If that’s the diagnosis, what is the response? The theme of this year’s World Economic Forum Annual Meeting is responsive and responsible leadership and much will be said in Davos about institutions, structures and technology - both as an enabler and as a disruptor.
However, a crucial aspect of future leadership will lie in the field of communications. Many political and business leaders I have spoken to in recent months have been stunned by the unprecedented post-factual reality they are now dealing with. Yet they must find a way to communicate with and re-engage communities that currently do not trust them.
To start this journey, here are four communications strategies any leader must consider in the post-factual world:
Bring the CCO into the boardroom and cabinet
According to a recent study of Financial Times Top 500 firms, 24% of Europe’s chief communications officers (CCOs) have a place on the executive committee of their companies. While the trend is upwards, it still leaves the vast majority of companies without communications expertise at the highest level. This is an odd state of affairs given reputation risk is always cited as a clear and present corporate danger. From the 2008 financial crisis onward it’s difficult to identify a comms crisis that would not have been improved by a CCO sitting in the ultimate business chamber – the boardroom.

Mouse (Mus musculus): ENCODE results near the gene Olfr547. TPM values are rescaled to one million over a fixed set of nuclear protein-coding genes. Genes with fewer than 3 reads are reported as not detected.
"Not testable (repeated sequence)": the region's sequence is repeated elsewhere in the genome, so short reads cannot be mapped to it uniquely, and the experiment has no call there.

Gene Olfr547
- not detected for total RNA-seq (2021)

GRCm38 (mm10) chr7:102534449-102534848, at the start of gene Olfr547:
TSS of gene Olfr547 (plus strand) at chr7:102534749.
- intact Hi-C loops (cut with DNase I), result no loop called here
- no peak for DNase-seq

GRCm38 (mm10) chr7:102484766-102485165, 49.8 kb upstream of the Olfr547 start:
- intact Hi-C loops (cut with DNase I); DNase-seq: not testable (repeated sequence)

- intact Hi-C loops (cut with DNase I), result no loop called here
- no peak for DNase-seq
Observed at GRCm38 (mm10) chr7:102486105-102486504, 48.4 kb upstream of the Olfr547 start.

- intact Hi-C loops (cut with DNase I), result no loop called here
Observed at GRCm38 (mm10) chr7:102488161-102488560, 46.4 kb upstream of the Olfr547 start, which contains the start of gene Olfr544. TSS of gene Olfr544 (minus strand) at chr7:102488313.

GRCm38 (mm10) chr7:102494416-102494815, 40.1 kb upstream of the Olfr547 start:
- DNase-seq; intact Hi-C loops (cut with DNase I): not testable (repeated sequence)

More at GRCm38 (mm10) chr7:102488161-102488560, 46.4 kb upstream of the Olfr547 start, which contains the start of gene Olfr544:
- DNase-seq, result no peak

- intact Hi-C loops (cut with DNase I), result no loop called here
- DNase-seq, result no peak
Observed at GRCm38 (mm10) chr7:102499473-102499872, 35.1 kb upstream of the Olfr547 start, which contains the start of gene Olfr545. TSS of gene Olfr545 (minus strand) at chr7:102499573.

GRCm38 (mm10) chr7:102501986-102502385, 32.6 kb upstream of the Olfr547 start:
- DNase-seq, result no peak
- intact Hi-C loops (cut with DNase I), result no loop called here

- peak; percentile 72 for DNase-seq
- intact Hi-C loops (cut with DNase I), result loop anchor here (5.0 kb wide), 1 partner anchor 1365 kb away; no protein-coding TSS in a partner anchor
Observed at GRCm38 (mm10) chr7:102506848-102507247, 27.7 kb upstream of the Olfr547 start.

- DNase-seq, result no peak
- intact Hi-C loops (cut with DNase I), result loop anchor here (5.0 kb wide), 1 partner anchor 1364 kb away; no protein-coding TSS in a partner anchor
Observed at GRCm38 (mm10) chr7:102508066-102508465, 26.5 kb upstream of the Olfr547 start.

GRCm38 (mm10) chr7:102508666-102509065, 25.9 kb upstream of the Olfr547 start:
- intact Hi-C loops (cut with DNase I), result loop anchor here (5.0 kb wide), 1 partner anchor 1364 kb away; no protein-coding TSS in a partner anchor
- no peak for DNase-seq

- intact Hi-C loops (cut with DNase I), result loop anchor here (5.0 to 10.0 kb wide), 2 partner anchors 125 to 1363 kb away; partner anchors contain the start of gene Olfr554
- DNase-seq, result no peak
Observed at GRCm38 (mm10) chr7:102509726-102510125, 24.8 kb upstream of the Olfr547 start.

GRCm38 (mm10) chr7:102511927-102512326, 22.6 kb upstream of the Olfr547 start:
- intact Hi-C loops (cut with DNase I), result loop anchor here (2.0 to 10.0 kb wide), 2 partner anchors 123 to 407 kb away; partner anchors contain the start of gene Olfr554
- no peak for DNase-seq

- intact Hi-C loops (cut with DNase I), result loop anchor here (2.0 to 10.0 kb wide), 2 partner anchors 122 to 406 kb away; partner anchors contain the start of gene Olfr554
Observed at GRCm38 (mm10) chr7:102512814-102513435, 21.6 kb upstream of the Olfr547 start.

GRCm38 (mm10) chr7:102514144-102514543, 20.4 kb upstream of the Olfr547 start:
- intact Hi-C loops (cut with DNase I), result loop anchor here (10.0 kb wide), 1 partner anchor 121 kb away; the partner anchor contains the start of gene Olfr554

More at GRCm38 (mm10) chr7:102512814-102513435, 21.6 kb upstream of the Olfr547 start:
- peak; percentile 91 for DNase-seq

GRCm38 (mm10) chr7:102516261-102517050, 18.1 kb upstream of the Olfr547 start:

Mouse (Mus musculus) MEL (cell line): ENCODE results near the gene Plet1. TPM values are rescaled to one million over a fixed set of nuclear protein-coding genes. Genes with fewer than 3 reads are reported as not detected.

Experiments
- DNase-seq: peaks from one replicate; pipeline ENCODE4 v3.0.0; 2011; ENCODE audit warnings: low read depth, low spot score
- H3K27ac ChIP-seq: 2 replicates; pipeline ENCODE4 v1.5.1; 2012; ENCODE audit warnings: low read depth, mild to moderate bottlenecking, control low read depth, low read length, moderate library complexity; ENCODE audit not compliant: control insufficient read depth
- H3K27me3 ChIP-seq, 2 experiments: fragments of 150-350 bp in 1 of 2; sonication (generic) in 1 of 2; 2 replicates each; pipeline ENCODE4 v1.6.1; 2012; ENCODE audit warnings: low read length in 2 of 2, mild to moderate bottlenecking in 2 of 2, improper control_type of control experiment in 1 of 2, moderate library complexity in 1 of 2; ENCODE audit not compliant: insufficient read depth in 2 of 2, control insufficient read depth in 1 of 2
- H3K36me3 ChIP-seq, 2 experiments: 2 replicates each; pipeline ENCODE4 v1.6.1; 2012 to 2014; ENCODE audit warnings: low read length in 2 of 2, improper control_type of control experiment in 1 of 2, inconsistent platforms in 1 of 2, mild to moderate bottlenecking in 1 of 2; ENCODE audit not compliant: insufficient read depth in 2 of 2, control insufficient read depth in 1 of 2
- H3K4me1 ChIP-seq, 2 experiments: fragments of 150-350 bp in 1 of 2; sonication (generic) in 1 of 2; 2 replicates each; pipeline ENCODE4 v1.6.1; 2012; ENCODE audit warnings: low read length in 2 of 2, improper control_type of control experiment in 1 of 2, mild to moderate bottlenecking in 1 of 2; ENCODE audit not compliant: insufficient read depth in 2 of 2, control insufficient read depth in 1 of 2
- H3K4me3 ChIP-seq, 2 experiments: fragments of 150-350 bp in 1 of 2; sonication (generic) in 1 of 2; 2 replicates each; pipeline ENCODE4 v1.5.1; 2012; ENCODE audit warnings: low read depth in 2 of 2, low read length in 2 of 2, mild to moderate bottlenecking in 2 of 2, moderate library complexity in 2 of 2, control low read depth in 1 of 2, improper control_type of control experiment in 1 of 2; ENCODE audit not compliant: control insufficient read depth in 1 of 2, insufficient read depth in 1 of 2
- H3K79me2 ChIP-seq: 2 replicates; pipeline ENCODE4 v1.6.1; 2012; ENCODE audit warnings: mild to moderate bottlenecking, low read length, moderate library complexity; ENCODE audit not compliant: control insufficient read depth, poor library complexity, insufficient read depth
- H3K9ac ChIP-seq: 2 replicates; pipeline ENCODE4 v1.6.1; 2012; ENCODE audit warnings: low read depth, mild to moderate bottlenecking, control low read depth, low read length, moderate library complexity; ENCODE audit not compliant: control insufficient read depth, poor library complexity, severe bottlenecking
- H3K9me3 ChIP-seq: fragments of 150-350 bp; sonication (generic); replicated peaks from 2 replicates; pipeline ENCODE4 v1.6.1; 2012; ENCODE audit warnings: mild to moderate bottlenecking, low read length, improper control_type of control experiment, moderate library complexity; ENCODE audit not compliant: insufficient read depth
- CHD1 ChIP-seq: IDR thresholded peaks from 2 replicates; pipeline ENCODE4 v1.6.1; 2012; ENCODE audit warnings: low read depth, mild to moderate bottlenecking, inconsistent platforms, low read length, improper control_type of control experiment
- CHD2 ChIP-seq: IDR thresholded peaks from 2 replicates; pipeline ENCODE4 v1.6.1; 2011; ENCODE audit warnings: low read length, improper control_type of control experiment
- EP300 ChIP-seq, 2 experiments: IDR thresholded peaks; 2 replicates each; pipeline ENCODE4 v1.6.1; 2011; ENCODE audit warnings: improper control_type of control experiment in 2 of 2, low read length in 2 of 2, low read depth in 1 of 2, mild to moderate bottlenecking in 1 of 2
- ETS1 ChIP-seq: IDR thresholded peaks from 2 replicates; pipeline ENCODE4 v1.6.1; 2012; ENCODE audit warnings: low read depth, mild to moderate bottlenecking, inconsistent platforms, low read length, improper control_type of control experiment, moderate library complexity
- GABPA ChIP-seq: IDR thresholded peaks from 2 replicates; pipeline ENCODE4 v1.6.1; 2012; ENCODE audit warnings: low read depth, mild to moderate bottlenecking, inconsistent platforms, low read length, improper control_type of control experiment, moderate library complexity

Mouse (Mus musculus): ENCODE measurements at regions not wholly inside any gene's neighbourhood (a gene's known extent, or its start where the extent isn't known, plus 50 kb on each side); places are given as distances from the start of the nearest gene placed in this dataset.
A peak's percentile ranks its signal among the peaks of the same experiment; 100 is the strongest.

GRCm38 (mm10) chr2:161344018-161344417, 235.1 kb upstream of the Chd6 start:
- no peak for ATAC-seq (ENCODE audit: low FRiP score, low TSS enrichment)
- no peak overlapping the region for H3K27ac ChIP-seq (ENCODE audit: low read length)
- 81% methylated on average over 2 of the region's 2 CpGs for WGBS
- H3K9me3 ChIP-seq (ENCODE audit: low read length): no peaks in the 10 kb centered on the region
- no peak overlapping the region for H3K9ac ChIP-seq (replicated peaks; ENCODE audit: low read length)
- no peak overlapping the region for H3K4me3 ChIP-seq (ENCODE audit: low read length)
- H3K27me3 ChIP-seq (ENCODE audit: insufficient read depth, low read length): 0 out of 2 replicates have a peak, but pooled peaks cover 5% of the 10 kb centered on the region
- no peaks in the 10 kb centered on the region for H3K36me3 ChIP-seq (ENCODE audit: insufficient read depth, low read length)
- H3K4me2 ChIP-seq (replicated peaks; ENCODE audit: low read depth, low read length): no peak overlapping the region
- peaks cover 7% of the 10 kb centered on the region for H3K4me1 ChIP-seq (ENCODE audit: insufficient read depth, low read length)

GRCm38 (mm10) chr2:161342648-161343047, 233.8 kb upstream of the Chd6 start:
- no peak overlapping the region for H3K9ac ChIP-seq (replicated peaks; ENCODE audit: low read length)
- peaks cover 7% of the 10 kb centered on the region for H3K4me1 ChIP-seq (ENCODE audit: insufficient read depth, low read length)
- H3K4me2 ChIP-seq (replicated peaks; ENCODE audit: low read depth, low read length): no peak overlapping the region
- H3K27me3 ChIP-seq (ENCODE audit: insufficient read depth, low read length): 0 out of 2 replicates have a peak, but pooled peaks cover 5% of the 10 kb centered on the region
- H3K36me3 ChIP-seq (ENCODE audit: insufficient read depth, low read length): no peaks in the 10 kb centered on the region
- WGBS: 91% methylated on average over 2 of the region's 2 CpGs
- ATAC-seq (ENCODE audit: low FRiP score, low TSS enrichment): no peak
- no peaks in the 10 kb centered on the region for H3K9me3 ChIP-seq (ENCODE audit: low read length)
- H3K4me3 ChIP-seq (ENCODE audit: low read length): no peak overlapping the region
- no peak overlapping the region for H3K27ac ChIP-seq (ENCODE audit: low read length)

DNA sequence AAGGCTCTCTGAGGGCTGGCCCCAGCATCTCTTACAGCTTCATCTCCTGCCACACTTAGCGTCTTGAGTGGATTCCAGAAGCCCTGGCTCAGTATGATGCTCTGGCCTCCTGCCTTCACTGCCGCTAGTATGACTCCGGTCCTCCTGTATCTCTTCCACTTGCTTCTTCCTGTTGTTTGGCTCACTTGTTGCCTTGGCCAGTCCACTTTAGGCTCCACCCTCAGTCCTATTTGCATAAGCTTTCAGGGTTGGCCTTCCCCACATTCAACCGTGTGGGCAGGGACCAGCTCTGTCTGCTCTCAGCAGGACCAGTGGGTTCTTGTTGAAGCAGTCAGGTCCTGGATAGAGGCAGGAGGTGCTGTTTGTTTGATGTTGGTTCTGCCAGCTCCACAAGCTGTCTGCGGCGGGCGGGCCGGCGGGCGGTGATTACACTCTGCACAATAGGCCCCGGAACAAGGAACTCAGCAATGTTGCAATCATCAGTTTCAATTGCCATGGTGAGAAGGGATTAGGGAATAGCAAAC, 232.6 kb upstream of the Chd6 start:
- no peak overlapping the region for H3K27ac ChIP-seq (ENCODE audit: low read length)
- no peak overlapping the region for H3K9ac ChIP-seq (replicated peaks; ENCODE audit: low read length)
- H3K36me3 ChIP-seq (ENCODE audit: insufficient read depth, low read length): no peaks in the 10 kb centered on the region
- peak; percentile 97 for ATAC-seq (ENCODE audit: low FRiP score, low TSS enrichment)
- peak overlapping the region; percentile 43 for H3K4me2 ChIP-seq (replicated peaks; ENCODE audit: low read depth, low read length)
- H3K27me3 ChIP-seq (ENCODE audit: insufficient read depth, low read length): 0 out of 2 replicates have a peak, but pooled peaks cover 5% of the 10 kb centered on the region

As it is with business, so it is with government. A cabinet-level role with responsibility for the government’s entire communications agenda could transform dialogue with citizens. To push through government agenda in a post-factual world requires transparency and a two-way dialogue to explain what is happening, why it’s happening and what it will entail.
Simplicity beats spending
Simple messages are winning messages. As both the US presidential election and the Brexit referendum in the UK demonstrated, those with the deepest pockets don’t always prevail. The UK government may have spent £9 million on a leaflet sent to every household in the country spelling out the reasons to remain within the EU, but the simpler message prevailed - epitomized by a red bus outlining claims of specific gains for the National Health Service. The Clinton campaign may have outspent the Trump campaign by 50%, but again what prevailed was a very simple message emblazoned on a baseball cap – “Make America Great Again”.